2011 Catalog, William R. Talbot Fine Art, Antique Maps & Prints Home

2011 Catalog > 5. Eliot Candee Clark. “Connecticut Hills”

5. Eliot Candee Clark. “Connecticut Hills,” c. 1940s. Oil on board, 16 x 20." Signed, l.r. Framed to period style with a gold metal leaf Munn molding and linen liner, 22 x 25 3/4." Fine.

Price: $2,500. [ Order ]

Combining an influence from the Tonalist work of his father, Walter Clark, with tutelage from the great American artist John Twachtman, Eliot Clark (18831980) developed his own distinctive style of impressionism, which he adapted in different ways to suit the subject at hand. In Connecticut Hills, the artist applies a classic impressionist approach to the countryside near his home in Kent. He captures the effects of sunlight on the elements of the landscape by rendering them as reflections of pure color. Long and short dabs and dashes of contrasting hues optically coalesce into a path, landforms, trees, and distant hills shimmering beneath the shifting light of high-level clouds. Consistent with many of his works in the impressionist mode, his palette in the present work, “delves,” in Estill Curtis Pennington’s words, “in shade and hue beneath primary values to rest in the subtle variations of mauve and teal, contrasted with a shadowy gray.”

A child prodigy, Clark learned to paint at his father’s easel from a very young age. “As a child,” he wrote in 1957, “I grew unconsciously in the association of artists, of studio talk and the smell of paint and turpentine.” By the time he was 9, he had already exhibited at the New York Water Color Club and by age 13 at the National Academy. “While still going to school,” Clark continued, “I studied in the afternoon for a term at the Art Students League under John Twachtman.” The two months with Twachtman constituted the sum total of Clark’s formal instruction. His father believed that nature was the best teacher, and consequently he took his son with him to paint in the summer art colonies at Annisquam, Gloucester, Chadd’s Ford, and Ogunquit where they worked side by side with such notables as Twachtman, Edward Potthast, and Frank Duveneck.

From 1904 to 1906, Clark traveled to Europe, studying painting in Paris and Giverny. While in London he saw an exhibition of Whistler, whose use of color and subtle compositions had a substantial impact on Clark’s subsequent work. Clark returned to New York in 1906 and began exhibiting regularly in national shows throughout the first decade of the twentieth century. During this time, he also made several trips West, where he painted scenes of northern Arizona, New Mexico, and California.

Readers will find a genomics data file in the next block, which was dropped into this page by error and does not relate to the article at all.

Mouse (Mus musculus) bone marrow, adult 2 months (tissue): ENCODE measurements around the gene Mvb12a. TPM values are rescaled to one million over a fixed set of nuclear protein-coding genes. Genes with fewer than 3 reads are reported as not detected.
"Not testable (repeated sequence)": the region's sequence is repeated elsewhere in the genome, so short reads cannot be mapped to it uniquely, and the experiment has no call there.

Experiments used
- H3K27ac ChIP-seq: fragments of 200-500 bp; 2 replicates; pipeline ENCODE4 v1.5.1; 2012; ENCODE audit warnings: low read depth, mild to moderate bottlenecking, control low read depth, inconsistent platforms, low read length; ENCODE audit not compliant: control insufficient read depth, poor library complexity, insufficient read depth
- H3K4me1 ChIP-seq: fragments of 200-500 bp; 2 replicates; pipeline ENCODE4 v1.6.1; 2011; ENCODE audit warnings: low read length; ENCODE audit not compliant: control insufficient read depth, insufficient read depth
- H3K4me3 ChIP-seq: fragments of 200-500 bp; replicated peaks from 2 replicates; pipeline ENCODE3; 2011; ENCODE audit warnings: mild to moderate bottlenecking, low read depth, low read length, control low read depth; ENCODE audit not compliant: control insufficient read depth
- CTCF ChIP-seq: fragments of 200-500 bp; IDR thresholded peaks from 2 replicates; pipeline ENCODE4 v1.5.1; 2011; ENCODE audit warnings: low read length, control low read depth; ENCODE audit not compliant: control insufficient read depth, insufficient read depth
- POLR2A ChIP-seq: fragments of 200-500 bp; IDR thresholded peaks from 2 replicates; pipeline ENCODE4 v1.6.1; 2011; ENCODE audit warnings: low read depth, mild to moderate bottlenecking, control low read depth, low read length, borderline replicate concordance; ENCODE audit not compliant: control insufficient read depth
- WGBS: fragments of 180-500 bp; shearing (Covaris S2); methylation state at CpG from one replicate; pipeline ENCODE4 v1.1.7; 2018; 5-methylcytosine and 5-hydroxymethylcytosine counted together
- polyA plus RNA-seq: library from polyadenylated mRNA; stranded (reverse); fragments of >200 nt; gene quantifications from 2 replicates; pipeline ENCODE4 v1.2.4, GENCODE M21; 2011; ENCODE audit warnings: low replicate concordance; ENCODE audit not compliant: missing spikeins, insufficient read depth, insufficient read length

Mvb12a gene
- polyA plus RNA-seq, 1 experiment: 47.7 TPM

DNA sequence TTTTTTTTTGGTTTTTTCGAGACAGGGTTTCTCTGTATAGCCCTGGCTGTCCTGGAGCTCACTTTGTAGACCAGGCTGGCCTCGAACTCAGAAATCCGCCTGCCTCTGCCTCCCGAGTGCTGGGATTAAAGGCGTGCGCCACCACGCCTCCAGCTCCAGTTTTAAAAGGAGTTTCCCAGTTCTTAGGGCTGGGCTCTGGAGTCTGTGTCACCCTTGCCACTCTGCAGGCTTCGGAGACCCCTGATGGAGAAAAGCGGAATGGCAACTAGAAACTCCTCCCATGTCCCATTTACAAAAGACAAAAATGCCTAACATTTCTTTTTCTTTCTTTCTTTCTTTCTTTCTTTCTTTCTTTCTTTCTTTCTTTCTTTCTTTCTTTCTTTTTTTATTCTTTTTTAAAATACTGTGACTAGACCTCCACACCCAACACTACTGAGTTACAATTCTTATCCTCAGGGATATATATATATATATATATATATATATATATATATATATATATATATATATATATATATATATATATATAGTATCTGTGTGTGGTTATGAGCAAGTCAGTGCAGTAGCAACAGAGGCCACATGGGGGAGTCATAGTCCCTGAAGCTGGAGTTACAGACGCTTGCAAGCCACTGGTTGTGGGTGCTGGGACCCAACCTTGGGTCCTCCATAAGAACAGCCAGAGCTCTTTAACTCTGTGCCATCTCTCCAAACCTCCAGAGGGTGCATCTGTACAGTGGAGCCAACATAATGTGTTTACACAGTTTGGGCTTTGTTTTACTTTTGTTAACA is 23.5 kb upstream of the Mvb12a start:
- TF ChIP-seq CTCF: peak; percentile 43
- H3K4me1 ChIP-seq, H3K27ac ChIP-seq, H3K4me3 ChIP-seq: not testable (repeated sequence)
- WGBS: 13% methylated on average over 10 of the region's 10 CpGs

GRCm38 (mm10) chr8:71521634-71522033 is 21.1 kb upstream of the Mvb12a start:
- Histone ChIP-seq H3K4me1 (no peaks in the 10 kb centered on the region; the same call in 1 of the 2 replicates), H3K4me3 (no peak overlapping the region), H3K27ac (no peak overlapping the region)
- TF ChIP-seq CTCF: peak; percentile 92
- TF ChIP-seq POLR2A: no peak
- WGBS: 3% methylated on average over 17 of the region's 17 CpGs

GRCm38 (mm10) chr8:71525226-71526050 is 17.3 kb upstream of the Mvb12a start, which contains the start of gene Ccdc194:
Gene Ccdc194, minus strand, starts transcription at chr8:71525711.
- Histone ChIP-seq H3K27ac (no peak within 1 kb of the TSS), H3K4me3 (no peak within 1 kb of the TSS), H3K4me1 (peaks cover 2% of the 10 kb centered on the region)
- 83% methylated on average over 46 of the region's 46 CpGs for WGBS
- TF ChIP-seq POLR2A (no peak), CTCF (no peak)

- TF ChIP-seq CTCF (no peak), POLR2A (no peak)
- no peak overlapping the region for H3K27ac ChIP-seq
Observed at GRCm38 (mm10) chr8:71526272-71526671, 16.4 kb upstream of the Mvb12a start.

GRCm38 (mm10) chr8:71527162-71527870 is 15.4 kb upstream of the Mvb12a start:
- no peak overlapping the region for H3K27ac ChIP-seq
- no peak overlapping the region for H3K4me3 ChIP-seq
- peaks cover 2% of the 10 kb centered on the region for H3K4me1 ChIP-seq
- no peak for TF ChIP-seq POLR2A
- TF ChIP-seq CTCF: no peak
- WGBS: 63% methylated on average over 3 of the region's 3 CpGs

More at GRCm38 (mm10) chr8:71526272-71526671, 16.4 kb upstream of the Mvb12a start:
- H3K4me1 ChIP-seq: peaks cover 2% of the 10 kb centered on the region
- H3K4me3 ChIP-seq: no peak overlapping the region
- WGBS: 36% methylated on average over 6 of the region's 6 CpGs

After spending the winter of 1921 painting in Kent, Connecticut, Clark moved there from New York and lived for the next 10 years on the nearby Housatonic River on the state’s western border. A bitter divorce led him to retreat to Albemarle County, Virginia, and to travels during the late 1930s to India and Tibet. In 1944, Clark remarried and returned to the Connecticut countryside to resume his plein air studies of the surrounding hills and lakes. This is likely to have been the period during which Clark painted Connecticut Hills. In the late 1940s, he began to summer once more in Virginia where he ultimately returned in 1959, settling with his wife in rural Albemarle. Throughout the rest of his life, Clark remained active as an artist, an art historian, and a member of numerous art clubs. Between 1956 and 1959, he served as president of the National Academy of Design. He continued his work in both painting and writing until his death in Charlottesville, Virginia, at age 97.

Connecticut Hills is a fine example of Clark’s classic impressionist style, rendered in a high-keyed palette of luscious blues, purples, and greens.

Refs.: Estill Curtis Pennington, Celebrating Southern Art (Morris Museum of Art, 1997); Peggy and Harold Samuels, The Illustrated Biographical Encyclopedia of Artists of the American West.

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